What is blue light, anyway?
Blue light is emitted by natural sunlight. It makes up 7-10% of the sun’s radiation but is not seen by human eyes nor as visible light. Blue light is a portion of the visible light spectrum However, it is also artificial as it is used by all for electronic LED (Light-Emitting Diode)-lighting and smart devices, specifies Science Focus.
While the sun emits blue light at a low level but on a constant basis, artificial blue light is on the other hand diffused at a higher level. These days, blue light is all around us: in most of our lamps and in all screens including smartphones, computers, televisions, tablets, toys with screens, etc.
According to experts at Dermatology Conferences in Canada and to Brian Goodwin, international trainer for Eminence Organics, the population is “generally exposed to blue light for more than 13 hours per day” due to mobile phones, computer screens and television.
Dermatologists have good evidence to show that blue light triggers harmful effects on sleep and the retina causing :
- visual disorders,
- eye irritation and dryness,
- or even headaches after prolonged exposure.
So, one can wonder whether blue light has any effects on skin health. If so, how does it damage it?
Does blue light affect skin health?
Except for its harmful effects on sleep and vision, blue light has some special virtues including treating jaundice in children, under medical supervision, according to Nation Wide Childrens Organisation.
It is also prescribed as an anti-depressant remedy as part of light therapy.
However, blue light raises questions about its long-term effects on skin health. It has even been blamed for its contribution to skin ageing, “including wrinkles, increased skin laxity and hyperpigmentation”, describes Dermatologie Conferences.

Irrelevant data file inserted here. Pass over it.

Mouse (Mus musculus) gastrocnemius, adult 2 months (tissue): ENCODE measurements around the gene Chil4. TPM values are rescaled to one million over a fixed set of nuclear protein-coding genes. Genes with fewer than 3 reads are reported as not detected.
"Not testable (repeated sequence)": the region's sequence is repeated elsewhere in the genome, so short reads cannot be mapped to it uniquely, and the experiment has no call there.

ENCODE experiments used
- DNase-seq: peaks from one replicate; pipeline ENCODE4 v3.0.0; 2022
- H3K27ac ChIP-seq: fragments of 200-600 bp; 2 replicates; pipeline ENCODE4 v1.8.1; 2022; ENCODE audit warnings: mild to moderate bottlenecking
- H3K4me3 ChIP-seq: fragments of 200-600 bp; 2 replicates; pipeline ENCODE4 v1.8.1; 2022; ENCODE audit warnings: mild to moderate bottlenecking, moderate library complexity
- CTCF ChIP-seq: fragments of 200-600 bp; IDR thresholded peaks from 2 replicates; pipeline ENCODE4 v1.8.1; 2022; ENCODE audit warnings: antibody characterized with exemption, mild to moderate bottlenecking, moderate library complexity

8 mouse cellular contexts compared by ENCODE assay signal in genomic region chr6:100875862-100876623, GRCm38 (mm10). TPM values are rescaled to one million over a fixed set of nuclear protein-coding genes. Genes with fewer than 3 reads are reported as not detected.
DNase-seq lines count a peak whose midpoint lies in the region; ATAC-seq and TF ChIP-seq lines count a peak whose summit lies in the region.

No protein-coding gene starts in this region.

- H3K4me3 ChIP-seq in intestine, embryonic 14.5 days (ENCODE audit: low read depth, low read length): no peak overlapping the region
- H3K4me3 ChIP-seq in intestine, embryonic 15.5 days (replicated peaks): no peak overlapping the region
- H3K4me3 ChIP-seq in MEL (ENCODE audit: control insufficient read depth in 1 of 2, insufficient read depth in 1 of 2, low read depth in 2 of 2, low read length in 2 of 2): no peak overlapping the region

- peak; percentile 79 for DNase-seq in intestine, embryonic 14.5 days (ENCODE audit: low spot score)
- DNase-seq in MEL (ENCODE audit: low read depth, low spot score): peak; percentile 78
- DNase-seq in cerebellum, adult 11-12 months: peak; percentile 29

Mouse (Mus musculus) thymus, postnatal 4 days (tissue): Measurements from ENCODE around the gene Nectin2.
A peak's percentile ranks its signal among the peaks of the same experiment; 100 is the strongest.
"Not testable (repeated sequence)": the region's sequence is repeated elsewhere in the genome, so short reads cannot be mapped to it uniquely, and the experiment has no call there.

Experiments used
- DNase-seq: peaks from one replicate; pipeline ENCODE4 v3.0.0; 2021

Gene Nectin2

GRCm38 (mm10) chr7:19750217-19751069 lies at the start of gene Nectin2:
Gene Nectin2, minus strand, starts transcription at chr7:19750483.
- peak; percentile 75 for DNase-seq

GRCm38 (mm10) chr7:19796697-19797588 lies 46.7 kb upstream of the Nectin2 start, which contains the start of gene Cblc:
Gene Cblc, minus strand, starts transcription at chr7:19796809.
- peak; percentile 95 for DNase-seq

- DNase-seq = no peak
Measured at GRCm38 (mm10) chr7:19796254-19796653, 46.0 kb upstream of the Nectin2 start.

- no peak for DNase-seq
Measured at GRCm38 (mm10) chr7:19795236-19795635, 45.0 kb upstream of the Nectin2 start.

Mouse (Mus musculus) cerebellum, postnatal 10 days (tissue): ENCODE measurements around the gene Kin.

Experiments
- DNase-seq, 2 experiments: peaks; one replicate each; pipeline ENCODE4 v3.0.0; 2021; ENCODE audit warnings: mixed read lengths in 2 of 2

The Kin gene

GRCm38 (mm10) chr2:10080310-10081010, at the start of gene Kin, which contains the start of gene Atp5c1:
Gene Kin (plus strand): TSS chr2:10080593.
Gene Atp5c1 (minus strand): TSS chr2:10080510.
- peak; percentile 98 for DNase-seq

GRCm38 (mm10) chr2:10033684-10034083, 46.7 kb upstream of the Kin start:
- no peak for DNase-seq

Scientific research linked blue light exposure to pigment changes in people with darker skin.
The reason given is the overproduction of melasma (dark pigment of the skin), where the skin is stimulated to produce more pigment due to prolonged exposure to blue light. Age or dark spots start to appear, especially on phototypes type III and above (darker skin).
Again, according to Dermatologie Conferences, additional blue light effects damaging the skin have been identified including:
- A lower production of fibroblasts: these are the cells of the dermis, the deepest layer of the skin, which provide structure, strength, nutrition and flexibility to the skin;
- Oxidative stress of the epidermal cells, which increases wrinkling;
A lower production of collagen and elastin: two proteins responsible for the skin’s firmness and elasticity.
How to protect skin health from blue light effects?
With prolonged daily exposure to blue light increasing risks for skin conditions, more and more beauty products are being designed to reduce its effects on skin health.
Anti-blue light cosmetics dedicated to skincare, be it a face cream, a gel, a sun stick or an anti-pollution serum, aim to act as an anti-ageing protection against light rays and prevent skin cell damage.
To respond to the blue light skin problem, ALPOL Cosmetique, bespoke French manufacturer created a complete beauty routine to protect the skin from digital blue light pollution.
Example of its beauty routine cosmetic products:
The combination of a daily skin care product made with antioxidant vitamin that moisturises the skin + a sunscreen product (even with a low index) to block blue light and reduce oxidative stress on the skin.
This complete routine is ideal for preventing negative effects of blue light on the skin.
In addition, some of ALPOL Cosmétique’s skin care products may offer brightening and plumping formulas.
Do you wish to develop an anti-blue light cosmetic project?
The teams at ALPOL Cosmetique can help you. Contact them by clicking here.
Range.s has.have been developed basis on information related to ingredients only and they can’t be claimed on finished product without specific test, previously placing on the market. It is up to brand owner to ensure claims conformity in accordance to the product and provided functions.